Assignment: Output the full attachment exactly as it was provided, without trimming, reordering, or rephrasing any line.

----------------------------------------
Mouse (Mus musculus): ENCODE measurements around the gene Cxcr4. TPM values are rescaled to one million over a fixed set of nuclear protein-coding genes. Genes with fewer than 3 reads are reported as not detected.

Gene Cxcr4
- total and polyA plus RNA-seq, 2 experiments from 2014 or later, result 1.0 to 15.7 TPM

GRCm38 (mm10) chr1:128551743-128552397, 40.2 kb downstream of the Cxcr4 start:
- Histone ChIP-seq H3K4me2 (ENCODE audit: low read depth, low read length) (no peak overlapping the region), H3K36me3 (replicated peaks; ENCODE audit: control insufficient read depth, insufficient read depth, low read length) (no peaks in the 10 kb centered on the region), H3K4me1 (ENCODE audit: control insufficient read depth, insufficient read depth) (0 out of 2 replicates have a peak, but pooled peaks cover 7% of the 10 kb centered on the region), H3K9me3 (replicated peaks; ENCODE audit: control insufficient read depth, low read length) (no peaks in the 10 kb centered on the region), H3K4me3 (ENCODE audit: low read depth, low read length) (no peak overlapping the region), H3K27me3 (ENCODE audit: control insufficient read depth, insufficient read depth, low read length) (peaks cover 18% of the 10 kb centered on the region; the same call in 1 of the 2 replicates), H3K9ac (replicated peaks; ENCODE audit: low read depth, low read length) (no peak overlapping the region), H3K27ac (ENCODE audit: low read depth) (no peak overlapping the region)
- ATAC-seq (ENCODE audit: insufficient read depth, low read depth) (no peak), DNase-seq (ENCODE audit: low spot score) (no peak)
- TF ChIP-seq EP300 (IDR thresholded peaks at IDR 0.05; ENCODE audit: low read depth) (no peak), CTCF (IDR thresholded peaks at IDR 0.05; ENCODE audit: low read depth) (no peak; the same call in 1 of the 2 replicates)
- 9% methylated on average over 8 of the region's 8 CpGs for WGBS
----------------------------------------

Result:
Mouse (Mus musculus): ENCODE measurements around the gene Cxcr4. TPM values are rescaled to one million over a fixed set of nuclear protein-coding genes. Genes with fewer than 3 reads are reported as not detected.

Gene Cxcr4
- total and polyA plus RNA-seq, 2 experiments from 2014 or later, result 1.0 to 15.7 TPM

GRCm38 (mm10) chr1:128551743-128552397, 40.2 kb downstream of the Cxcr4 start:
- Histone ChIP-seq H3K4me2 (ENCODE audit: low read depth, low read length) (no peak overlapping the region), H3K36me3 (replicated peaks; ENCODE audit: control insufficient read depth, insufficient read depth, low read length) (no peaks in the 10 kb centered on the region), H3K4me1 (ENCODE audit: control insufficient read depth, insufficient read depth) (0 out of 2 replicates have a peak, but pooled peaks cover 7% of the 10 kb centered on the region), H3K9me3 (replicated peaks; ENCODE audit: control insufficient read depth, low read length) (no peaks in the 10 kb centered on the region), H3K4me3 (ENCODE audit: low read depth, low read length) (no peak overlapping the region), H3K27me3 (ENCODE audit: control insufficient read depth, insufficient read depth, low read length) (peaks cover 18% of the 10 kb centered on the region; the same call in 1 of the 2 replicates), H3K9ac (replicated peaks; ENCODE audit: low read depth, low read length) (no peak overlapping the region), H3K27ac (ENCODE audit: low read depth) (no peak overlapping the region)
- ATAC-seq (ENCODE audit: insufficient read depth, low read depth) (no peak), DNase-seq (ENCODE audit: low spot score) (no peak)
- TF ChIP-seq EP300 (IDR thresholded peaks at IDR 0.05; ENCODE audit: low read depth) (no peak), CTCF (IDR thresholded peaks at IDR 0.05; ENCODE audit: low read depth) (no peak; the same call in 1 of the 2 replicates)
- 9% methylated on average over 8 of the region's 8 CpGs for WGBS